"There's no evidence of any way, shape, or form that there's a shortage in the conventional sense," says Hal Salzman, a professor of planning and public policy at Rutgers University. "They may not be able to find them at the price they want. But I'm not sure that qualifies as a shortage, any more than my not being able to find a half-priced TV."

Nicely said, Prof. It's really basic economics, the law of supply and demand. A shortage of something is signaled by the price going up. The price of software engineers, i.e. their wages, has been flatlining for 15 years. Further quote from Businessweek:

Salzman concluded in a paper released last year by the liberal Economic Policy Institute [that] real IT wages are about the same as they were in 1999. Further, he and his co-authors found, only half of STEM (science, technology, engineering, and mathematics) college graduates each year get hired into STEM jobs.

End quote.

Prof. Salzman offered an example of an actual worker shortage: petroleum engineers. The oil business is booming, as you may have heard, and the supply of workers at first failed to keep up with the demand. The oil companies jacked up salaries, more people started becoming petroleum engineers, and the shortage has been solved.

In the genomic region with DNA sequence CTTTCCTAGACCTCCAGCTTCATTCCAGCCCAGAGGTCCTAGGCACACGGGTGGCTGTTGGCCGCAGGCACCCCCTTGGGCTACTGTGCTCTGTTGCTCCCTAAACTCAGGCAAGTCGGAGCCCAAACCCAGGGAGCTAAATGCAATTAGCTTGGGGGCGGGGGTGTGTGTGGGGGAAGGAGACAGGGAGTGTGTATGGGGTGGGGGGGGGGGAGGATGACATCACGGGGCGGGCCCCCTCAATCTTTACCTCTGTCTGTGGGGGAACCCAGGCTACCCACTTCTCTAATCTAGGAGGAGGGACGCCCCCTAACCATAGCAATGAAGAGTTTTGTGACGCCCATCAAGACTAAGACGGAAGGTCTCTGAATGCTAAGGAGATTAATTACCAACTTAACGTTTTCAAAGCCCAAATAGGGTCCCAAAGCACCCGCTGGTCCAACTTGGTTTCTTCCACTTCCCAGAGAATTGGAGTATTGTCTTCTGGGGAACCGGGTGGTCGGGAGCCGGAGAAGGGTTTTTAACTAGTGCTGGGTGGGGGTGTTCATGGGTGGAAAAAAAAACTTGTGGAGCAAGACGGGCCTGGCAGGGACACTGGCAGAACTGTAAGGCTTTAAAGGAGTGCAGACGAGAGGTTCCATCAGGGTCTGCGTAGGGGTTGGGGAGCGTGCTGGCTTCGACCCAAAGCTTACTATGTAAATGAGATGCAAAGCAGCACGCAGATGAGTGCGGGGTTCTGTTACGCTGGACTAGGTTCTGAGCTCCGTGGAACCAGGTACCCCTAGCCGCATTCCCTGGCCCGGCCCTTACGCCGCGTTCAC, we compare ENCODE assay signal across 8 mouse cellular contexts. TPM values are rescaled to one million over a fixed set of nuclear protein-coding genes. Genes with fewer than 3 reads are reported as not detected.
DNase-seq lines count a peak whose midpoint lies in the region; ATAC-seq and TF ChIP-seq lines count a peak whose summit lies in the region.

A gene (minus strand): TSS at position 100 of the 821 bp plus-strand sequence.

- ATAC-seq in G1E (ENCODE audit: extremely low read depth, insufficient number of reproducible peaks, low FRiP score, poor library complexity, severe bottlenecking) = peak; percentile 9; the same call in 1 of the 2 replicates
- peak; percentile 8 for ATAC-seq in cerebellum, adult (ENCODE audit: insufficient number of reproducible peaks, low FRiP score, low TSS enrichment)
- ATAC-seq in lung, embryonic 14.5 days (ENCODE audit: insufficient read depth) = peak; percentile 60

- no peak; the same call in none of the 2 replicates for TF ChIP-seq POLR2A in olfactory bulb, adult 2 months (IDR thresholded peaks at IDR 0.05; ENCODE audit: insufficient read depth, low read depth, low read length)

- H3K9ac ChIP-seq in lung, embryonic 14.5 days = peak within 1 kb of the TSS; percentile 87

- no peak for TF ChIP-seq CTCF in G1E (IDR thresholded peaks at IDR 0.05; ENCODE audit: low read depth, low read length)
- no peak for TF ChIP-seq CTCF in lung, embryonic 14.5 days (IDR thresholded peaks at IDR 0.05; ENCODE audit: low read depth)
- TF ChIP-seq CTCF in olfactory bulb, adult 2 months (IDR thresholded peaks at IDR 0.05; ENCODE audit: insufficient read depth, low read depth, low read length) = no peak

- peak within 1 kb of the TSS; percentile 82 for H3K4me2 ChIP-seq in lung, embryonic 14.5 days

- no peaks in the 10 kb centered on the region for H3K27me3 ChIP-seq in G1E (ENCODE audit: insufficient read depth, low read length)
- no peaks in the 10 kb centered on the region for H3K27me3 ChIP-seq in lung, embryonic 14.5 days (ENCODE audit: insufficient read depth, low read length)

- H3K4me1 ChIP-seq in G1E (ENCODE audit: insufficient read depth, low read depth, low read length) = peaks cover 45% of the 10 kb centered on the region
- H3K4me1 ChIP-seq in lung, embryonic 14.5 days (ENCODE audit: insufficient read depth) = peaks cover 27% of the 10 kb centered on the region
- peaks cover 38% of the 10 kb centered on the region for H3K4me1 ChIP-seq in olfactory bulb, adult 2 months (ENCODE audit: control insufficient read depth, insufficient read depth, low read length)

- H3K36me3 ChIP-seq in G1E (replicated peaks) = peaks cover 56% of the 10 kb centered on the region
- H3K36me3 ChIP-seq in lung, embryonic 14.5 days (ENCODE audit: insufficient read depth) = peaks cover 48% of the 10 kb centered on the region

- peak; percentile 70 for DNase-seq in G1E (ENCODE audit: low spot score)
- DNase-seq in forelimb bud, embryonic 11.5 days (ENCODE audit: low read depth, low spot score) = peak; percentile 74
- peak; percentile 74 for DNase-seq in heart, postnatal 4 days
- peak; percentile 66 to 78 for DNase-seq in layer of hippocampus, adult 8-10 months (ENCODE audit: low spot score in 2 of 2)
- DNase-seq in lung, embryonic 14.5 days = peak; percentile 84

I guess that logic is too complex for Mitt Romney and Barack Obama — people who put themselves forward to lead our nation.

07 — Evil and sentimental.     Dostoyevsky describes one of his characters as "evil and sentimental." I like that. I wouldn't go so far as to say that sentimentality is always evil. It's always to some degree disgusting, though, and it tends to travel with evil.

The definition of sentimentality is: bestowing more emotion on an event than it justifies. If I see a dead sparrow lying in the road, I feel a tiny passing frisson of sadness and pity, then continue on my way to the cigar store. If I were to fall to my knees and weep and offer lamentations over the avian cadaver, that would be sentimental. That much emotion isn't justified. If I give that much of my feelings to the bird, what have I got left for real tragedies, with which human life is all too plentifully supplied?

On those standards, the political Left is deeply sentimental, especially the younger generation of lefties. That, at any rate, was my thought on reading this December 8th New York Times story. Headline: Columbia Lets Law Students Delay Exams After Garner and Brown Decisions. Lead paragraph, quote:

Columbia Law School is allowing students to postpone their final exams this month if they feel unnerved by the recent grand jury decisions not to indict police officers in the deaths of unarmed black men.